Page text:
Political Writing Burnout

22:25 Sun 24 Mar 2013
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I’ve noticed over the last few months that I’ve had more and more difficulty writing about political subjects for my blog. This ranges from commentary on overly political matters such as legislative and judicial decisions to socio-political topics such as various forms of discrimination.

Much of this comes down to disillusionment, in two senses. The lesser sense is the erosion of belief that my writing can make any political difference at all. I never really did it because I thought I was making a difference, but the notion that I might was a factor that helped motivate me. I no longer have that motivation. I suspect that long-term exposure to the Internet is one of the reasons for this.

I used to comment more frequently on other sites, going back to SlashDot in the late 1990s, but no longer do so, in part because it seems every discussion will involve highly predictable responses. Many of these responses are awful to encounter. There’s the overt racism and misogyny that crops up all the time[1], and there’s crazy obsessive fandom[2], and there are certain ones that get to me in particular (see “Authority Sickness”, for example). And there’s the general resort to ad hominem that drives me crazy.

I’m not saying the Internet is bad; this isn’t going to end in a tirade about how we all need to go back to using the Encyclopedia Britannica as our main reference. The Internet is amazing. There are innumerable wonderful things on it, and I use the unparalleled access to information it grants me constantly. I’m extremely grateful to be living during the Internet Age.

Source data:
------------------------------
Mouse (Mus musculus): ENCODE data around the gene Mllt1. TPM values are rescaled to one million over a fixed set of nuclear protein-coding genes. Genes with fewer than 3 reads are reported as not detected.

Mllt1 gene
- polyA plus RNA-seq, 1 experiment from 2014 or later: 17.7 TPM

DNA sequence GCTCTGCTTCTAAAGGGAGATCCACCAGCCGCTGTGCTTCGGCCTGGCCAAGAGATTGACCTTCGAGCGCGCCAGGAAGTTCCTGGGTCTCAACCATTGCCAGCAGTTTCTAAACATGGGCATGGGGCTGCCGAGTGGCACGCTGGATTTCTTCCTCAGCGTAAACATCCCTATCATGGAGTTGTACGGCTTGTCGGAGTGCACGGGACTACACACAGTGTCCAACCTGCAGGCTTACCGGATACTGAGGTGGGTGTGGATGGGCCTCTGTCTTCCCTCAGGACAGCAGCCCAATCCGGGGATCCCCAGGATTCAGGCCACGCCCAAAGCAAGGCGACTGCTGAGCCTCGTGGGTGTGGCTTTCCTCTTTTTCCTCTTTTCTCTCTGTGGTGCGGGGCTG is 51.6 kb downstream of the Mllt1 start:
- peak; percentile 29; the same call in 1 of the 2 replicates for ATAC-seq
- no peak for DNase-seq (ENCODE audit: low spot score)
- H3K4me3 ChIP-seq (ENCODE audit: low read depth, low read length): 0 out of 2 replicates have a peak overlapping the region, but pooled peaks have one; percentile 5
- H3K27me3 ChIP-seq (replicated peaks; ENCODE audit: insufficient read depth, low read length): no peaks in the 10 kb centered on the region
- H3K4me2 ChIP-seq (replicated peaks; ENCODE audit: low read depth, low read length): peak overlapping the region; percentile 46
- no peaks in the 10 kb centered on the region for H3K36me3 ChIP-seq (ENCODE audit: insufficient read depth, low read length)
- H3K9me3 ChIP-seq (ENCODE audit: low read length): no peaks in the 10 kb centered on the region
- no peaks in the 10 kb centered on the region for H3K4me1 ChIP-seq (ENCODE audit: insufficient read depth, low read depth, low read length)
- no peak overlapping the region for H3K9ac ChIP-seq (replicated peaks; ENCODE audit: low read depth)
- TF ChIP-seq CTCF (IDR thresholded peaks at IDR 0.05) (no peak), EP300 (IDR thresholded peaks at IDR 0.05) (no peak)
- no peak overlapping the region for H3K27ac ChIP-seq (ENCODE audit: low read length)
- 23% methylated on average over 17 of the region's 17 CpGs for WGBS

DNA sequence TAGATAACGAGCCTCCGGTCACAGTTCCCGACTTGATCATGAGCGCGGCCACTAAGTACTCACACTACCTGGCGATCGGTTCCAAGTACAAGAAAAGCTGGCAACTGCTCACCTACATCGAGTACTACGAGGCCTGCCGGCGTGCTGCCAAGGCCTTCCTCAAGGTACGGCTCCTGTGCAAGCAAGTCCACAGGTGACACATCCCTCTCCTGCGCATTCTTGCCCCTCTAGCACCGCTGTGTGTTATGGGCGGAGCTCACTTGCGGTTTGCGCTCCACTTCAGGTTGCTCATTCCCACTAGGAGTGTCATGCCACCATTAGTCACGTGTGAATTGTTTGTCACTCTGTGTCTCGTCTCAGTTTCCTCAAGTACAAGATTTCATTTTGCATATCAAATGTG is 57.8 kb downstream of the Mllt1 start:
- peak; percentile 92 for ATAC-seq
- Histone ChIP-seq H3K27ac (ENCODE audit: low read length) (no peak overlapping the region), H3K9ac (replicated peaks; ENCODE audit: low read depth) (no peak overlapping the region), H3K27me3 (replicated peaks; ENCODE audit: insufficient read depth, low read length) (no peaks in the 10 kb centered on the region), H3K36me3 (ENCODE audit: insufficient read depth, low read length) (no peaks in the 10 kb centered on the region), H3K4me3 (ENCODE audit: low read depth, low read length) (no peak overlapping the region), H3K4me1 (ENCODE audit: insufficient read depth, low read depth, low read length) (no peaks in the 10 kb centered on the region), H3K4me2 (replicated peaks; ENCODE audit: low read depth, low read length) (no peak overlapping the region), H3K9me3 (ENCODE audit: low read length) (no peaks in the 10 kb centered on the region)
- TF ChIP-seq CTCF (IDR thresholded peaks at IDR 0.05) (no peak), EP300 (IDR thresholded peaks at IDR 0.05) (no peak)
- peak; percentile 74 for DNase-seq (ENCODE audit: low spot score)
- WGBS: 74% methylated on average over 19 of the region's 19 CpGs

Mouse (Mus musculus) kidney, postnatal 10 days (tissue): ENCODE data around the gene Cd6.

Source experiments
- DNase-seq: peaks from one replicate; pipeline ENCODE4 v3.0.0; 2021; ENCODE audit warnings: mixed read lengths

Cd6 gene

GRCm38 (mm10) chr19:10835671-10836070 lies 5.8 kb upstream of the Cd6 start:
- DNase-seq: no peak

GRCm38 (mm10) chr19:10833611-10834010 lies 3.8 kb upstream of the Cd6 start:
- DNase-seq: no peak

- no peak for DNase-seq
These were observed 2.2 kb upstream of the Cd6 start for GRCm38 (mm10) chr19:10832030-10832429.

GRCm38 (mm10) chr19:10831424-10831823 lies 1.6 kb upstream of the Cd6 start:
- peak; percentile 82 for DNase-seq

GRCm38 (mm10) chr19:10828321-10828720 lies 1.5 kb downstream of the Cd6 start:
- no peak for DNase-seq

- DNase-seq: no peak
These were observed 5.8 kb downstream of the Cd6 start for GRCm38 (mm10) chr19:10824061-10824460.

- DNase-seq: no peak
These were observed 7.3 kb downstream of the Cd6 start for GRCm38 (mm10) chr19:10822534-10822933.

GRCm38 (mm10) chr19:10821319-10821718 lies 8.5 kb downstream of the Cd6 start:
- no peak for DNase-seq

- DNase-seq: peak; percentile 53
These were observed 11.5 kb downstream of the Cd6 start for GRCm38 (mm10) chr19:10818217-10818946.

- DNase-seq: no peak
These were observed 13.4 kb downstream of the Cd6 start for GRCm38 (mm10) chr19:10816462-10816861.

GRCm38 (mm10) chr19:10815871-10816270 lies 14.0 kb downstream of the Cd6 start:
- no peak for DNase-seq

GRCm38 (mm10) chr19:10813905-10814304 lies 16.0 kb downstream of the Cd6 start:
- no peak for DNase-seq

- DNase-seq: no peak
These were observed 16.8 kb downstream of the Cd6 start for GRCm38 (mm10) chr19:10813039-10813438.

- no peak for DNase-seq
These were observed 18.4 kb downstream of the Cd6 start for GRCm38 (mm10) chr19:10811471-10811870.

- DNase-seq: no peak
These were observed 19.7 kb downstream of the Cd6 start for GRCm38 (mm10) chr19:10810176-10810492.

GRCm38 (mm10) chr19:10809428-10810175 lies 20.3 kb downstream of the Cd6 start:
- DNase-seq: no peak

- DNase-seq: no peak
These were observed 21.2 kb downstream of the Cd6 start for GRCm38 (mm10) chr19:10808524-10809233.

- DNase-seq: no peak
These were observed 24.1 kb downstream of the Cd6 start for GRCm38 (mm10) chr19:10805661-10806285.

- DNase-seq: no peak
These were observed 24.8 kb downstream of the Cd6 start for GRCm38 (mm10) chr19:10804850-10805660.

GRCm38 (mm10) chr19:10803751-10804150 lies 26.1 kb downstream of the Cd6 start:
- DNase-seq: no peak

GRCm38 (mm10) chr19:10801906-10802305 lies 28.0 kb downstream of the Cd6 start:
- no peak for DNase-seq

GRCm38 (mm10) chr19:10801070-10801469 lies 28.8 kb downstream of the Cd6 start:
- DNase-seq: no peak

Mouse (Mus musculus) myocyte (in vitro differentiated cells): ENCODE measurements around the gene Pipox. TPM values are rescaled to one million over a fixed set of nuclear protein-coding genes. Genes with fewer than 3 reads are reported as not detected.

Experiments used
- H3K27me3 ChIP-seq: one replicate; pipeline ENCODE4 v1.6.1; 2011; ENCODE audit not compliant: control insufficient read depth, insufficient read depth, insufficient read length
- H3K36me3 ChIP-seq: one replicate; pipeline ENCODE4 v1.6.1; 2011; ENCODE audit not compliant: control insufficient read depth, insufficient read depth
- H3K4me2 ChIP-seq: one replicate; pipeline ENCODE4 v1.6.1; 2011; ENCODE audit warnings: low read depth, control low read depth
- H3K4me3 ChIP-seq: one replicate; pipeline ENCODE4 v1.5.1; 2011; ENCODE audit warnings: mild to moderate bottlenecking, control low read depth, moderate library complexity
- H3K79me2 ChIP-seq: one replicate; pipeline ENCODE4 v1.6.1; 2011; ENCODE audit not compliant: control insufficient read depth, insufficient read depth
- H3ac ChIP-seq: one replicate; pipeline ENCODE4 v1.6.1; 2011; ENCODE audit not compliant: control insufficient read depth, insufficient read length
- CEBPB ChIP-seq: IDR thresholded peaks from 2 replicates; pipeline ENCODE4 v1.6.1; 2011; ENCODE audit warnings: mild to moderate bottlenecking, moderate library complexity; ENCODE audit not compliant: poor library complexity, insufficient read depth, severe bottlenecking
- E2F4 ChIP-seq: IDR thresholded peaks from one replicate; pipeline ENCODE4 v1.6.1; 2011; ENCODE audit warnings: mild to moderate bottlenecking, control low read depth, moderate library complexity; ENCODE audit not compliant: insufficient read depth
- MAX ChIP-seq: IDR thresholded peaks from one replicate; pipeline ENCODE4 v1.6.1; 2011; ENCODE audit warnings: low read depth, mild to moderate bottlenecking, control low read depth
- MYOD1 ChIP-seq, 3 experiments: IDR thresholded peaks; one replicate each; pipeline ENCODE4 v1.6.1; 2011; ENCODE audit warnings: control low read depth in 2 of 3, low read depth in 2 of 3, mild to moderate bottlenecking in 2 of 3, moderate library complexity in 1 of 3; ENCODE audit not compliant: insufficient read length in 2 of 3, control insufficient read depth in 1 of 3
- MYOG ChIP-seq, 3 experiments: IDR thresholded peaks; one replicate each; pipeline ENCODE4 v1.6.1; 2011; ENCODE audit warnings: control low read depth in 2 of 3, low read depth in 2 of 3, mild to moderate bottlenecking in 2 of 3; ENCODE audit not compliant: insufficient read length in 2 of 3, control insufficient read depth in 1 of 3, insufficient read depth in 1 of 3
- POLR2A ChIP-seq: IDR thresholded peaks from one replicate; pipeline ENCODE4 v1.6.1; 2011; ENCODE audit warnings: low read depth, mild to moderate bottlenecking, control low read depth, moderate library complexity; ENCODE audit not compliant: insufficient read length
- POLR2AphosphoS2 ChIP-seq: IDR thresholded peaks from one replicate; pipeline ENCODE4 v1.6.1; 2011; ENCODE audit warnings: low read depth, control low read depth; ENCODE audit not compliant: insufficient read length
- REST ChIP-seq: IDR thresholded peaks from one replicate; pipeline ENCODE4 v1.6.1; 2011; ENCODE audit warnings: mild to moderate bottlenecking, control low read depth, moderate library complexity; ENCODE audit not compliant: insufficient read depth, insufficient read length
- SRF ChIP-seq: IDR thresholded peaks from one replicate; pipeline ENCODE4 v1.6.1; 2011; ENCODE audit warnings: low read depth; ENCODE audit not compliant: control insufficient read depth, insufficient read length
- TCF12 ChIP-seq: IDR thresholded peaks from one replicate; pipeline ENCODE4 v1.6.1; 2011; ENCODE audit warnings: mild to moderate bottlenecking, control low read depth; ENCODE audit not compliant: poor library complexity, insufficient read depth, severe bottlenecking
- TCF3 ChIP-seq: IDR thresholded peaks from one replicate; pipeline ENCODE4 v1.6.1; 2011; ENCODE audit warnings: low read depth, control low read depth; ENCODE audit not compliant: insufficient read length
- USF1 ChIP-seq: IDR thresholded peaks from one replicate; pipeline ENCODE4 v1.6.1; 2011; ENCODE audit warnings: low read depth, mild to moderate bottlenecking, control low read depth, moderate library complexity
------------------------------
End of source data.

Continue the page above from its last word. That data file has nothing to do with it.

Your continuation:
But my personal sensitivity to the kinds of discourse I’m talking about is such that the Internet is wearing me down. I’m not just talking about argumentation that’s bad in the traditional sense—I’m also tired out by eloquence (rare as it is) in support of what I regard as insupportable (such as various forms of effectively unchecked authority). This is partly because I still think that I won the Magical Belief Lottery, but it’s also because of my appreciation of the Internet Age. In an era of unprecedented access to information, that information alone seems less effective; perhaps another way to put this is that it’s become ever more clear just how effective propaganda is (see “Any Justification Will Do”, or more or less any official statements regarding Bradley Manning).

The greater sense of disillusionment I refer to is tightly related: I used to believe that exposure of injustice (and worse) would more or less inevitably lead to the elimination of that injustice, at least in democratic societies[3]. As a corollary, it seemed highly worthwhile to expose and publicize injustice (and worse), because that would lead to positive change.

I never really thought it was that simple; political change takes tremendous work. Power clings to power and will not relinquish it freely but must be forced to give it up. State efforts to retain the right to act unjustly do not surprise me in the least. What I find so disillusioning is the fact that so much of the population seems to resist such change as well. That isn’t about “human nature”, but the power of culture and propaganda to serve the interests of the powerful.